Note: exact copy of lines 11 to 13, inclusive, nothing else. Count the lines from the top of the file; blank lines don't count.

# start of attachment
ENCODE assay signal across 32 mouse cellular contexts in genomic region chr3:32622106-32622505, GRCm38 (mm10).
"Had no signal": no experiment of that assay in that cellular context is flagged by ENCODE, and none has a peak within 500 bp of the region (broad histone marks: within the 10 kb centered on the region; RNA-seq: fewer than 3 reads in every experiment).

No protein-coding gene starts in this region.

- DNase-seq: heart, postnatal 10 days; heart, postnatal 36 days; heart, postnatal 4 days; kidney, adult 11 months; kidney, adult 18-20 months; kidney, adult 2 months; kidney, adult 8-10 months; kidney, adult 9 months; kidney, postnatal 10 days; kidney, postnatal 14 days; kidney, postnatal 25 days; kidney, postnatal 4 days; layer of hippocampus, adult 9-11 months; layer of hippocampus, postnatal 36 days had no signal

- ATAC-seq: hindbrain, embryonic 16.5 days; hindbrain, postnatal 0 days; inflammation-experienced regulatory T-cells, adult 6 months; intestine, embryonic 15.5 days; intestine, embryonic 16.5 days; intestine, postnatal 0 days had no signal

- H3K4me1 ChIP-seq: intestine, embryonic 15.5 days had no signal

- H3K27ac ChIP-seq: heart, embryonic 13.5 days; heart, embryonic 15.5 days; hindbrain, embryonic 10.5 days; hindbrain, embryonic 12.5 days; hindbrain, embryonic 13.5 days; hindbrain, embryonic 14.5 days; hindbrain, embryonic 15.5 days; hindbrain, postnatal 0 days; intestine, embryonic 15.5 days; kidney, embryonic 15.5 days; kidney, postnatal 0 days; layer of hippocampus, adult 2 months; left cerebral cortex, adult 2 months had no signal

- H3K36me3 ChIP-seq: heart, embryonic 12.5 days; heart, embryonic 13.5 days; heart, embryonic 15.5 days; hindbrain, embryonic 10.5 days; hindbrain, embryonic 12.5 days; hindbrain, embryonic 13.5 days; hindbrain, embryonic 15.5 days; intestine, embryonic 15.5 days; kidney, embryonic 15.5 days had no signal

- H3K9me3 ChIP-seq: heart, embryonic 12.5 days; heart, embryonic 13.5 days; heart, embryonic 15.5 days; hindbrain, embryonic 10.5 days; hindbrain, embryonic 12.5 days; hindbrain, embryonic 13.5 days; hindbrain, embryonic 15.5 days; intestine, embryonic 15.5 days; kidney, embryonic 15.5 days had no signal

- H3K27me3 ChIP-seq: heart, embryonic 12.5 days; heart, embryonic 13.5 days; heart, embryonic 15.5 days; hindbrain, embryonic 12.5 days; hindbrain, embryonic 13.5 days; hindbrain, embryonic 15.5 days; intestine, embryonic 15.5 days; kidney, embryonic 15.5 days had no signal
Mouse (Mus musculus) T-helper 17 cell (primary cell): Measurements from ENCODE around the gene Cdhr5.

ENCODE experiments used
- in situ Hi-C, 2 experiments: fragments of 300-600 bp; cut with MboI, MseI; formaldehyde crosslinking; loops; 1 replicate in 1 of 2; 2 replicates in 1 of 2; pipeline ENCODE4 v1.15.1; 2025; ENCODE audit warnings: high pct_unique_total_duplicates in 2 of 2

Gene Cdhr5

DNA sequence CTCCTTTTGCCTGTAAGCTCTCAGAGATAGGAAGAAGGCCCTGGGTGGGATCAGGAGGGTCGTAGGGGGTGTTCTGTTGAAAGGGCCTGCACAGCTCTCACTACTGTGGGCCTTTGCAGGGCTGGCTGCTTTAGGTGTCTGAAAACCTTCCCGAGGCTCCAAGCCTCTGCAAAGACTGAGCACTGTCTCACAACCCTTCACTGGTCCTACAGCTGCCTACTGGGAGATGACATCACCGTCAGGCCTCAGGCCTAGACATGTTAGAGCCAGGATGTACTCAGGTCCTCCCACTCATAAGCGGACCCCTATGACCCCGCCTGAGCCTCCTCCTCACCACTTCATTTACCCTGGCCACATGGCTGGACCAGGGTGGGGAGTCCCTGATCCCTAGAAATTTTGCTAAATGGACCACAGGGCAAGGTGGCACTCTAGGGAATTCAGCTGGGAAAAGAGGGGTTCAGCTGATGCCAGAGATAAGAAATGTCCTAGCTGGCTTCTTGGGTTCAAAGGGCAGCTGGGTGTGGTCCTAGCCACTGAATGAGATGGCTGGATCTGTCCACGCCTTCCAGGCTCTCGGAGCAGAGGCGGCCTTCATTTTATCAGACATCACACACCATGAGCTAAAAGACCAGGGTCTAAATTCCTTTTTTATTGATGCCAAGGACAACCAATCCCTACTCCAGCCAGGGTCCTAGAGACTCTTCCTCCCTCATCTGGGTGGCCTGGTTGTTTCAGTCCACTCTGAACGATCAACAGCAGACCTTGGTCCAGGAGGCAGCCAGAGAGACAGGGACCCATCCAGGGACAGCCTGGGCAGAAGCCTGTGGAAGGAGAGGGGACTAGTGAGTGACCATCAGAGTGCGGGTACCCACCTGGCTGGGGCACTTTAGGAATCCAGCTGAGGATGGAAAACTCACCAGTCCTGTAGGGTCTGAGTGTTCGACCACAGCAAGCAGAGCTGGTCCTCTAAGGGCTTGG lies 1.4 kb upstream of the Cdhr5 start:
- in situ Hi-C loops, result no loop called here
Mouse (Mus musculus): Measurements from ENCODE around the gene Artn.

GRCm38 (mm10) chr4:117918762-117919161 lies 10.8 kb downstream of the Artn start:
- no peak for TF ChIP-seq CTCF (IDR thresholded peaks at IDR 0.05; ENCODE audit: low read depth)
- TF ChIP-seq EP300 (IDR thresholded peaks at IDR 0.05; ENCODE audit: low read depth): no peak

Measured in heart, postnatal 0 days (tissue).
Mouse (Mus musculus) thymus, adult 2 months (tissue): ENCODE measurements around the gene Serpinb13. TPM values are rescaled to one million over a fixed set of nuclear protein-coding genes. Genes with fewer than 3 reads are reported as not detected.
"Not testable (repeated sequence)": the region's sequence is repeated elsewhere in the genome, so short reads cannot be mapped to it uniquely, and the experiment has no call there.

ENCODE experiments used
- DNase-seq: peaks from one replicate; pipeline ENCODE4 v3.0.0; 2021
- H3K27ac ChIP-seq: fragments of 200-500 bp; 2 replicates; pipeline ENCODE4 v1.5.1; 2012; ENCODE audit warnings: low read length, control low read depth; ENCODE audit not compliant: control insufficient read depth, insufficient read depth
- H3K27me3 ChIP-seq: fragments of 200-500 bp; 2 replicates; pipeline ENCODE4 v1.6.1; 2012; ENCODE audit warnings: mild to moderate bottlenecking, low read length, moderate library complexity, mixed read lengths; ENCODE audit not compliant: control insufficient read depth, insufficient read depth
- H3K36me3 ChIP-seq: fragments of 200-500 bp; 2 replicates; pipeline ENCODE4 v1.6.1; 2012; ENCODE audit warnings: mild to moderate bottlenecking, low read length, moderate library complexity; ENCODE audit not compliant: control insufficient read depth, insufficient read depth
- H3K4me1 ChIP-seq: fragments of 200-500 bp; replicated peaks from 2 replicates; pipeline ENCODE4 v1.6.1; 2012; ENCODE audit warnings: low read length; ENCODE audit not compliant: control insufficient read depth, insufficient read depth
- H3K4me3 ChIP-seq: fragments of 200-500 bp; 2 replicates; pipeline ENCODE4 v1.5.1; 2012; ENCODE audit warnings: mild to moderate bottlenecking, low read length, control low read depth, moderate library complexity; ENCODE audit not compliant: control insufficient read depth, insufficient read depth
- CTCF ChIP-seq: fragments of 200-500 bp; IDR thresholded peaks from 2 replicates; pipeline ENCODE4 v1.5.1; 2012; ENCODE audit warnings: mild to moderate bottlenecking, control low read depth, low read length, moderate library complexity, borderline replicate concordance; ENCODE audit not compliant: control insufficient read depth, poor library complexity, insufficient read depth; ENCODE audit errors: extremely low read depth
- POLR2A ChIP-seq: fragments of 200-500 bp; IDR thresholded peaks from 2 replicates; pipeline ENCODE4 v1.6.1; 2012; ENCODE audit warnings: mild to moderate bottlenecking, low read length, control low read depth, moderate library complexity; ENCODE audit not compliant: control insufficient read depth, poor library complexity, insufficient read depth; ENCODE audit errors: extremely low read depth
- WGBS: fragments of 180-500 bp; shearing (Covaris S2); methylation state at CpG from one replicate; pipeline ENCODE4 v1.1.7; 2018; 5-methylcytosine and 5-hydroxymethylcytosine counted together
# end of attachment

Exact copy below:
Mouse (Mus musculus) T-helper 17 cell (primary cell): Measurements from ENCODE around the gene Cdhr5.

ENCODE experiments used
- in situ Hi-C, 2 experiments: fragments of 300-600 bp; cut with MboI, MseI; formaldehyde crosslinking; loops; 1 replicate in 1 of 2; 2 replicates in 1 of 2; pipeline ENCODE4 v1.15.1; 2025; ENCODE audit warnings: high pct_unique_total_duplicates in 2 of 2